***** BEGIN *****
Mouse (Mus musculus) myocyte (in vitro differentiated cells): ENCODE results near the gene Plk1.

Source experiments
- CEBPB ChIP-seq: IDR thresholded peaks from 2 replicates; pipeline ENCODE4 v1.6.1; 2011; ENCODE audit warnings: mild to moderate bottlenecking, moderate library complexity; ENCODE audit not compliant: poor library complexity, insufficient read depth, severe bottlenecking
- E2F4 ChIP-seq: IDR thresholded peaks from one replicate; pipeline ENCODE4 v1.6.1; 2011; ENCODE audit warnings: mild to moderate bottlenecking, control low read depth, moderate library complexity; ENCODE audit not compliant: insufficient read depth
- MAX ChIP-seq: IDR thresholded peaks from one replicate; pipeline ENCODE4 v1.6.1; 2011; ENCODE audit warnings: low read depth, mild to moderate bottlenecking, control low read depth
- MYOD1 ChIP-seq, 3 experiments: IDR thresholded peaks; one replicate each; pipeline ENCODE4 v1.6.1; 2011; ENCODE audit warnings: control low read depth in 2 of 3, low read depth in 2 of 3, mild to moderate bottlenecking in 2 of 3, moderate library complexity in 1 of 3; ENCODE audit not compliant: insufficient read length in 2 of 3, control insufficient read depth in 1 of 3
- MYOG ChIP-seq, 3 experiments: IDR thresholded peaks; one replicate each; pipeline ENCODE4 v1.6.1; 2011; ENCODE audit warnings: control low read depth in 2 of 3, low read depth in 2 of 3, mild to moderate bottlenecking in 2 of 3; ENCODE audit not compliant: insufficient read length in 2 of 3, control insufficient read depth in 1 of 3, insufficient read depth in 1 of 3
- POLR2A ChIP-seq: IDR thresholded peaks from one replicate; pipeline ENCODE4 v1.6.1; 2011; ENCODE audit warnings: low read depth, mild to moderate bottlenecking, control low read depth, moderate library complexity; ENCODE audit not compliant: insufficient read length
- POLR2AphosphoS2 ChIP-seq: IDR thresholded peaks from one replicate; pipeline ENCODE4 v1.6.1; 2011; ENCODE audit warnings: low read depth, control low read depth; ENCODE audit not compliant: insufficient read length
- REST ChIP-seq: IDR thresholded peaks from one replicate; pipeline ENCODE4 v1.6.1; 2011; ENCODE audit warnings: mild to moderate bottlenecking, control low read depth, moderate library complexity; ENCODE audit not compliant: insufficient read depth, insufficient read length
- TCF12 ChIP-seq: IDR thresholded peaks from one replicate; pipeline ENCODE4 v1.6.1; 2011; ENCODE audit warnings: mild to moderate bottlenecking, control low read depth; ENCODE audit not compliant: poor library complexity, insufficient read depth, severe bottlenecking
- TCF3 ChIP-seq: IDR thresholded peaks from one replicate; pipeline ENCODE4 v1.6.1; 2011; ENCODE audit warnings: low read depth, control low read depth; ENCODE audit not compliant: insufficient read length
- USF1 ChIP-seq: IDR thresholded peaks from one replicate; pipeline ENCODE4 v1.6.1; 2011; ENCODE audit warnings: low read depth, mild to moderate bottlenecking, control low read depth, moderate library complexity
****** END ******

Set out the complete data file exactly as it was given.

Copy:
Mouse (Mus musculus) myocyte (in vitro differentiated cells): ENCODE results near the gene Plk1.

Source experiments
- CEBPB ChIP-seq: IDR thresholded peaks from 2 replicates; pipeline ENCODE4 v1.6.1; 2011; ENCODE audit warnings: mild to moderate bottlenecking, moderate library complexity; ENCODE audit not compliant: poor library complexity, insufficient read depth, severe bottlenecking
- E2F4 ChIP-seq: IDR thresholded peaks from one replicate; pipeline ENCODE4 v1.6.1; 2011; ENCODE audit warnings: mild to moderate bottlenecking, control low read depth, moderate library complexity; ENCODE audit not compliant: insufficient read depth
- MAX ChIP-seq: IDR thresholded peaks from one replicate; pipeline ENCODE4 v1.6.1; 2011; ENCODE audit warnings: low read depth, mild to moderate bottlenecking, control low read depth
- MYOD1 ChIP-seq, 3 experiments: IDR thresholded peaks; one replicate each; pipeline ENCODE4 v1.6.1; 2011; ENCODE audit warnings: control low read depth in 2 of 3, low read depth in 2 of 3, mild to moderate bottlenecking in 2 of 3, moderate library complexity in 1 of 3; ENCODE audit not compliant: insufficient read length in 2 of 3, control insufficient read depth in 1 of 3
- MYOG ChIP-seq, 3 experiments: IDR thresholded peaks; one replicate each; pipeline ENCODE4 v1.6.1; 2011; ENCODE audit warnings: control low read depth in 2 of 3, low read depth in 2 of 3, mild to moderate bottlenecking in 2 of 3; ENCODE audit not compliant: insufficient read length in 2 of 3, control insufficient read depth in 1 of 3, insufficient read depth in 1 of 3
- POLR2A ChIP-seq: IDR thresholded peaks from one replicate; pipeline ENCODE4 v1.6.1; 2011; ENCODE audit warnings: low read depth, mild to moderate bottlenecking, control low read depth, moderate library complexity; ENCODE audit not compliant: insufficient read length
- POLR2AphosphoS2 ChIP-seq: IDR thresholded peaks from one replicate; pipeline ENCODE4 v1.6.1; 2011; ENCODE audit warnings: low read depth, control low read depth; ENCODE audit not compliant: insufficient read length
- REST ChIP-seq: IDR thresholded peaks from one replicate; pipeline ENCODE4 v1.6.1; 2011; ENCODE audit warnings: mild to moderate bottlenecking, control low read depth, moderate library complexity; ENCODE audit not compliant: insufficient read depth, insufficient read length
- TCF12 ChIP-seq: IDR thresholded peaks from one replicate; pipeline ENCODE4 v1.6.1; 2011; ENCODE audit warnings: mild to moderate bottlenecking, control low read depth; ENCODE audit not compliant: poor library complexity, insufficient read depth, severe bottlenecking
- TCF3 ChIP-seq: IDR thresholded peaks from one replicate; pipeline ENCODE4 v1.6.1; 2011; ENCODE audit warnings: low read depth, control low read depth; ENCODE audit not compliant: insufficient read length
- USF1 ChIP-seq: IDR thresholded peaks from one replicate; pipeline ENCODE4 v1.6.1; 2011; ENCODE audit warnings: low read depth, mild to moderate bottlenecking, control low read depth, moderate library complexity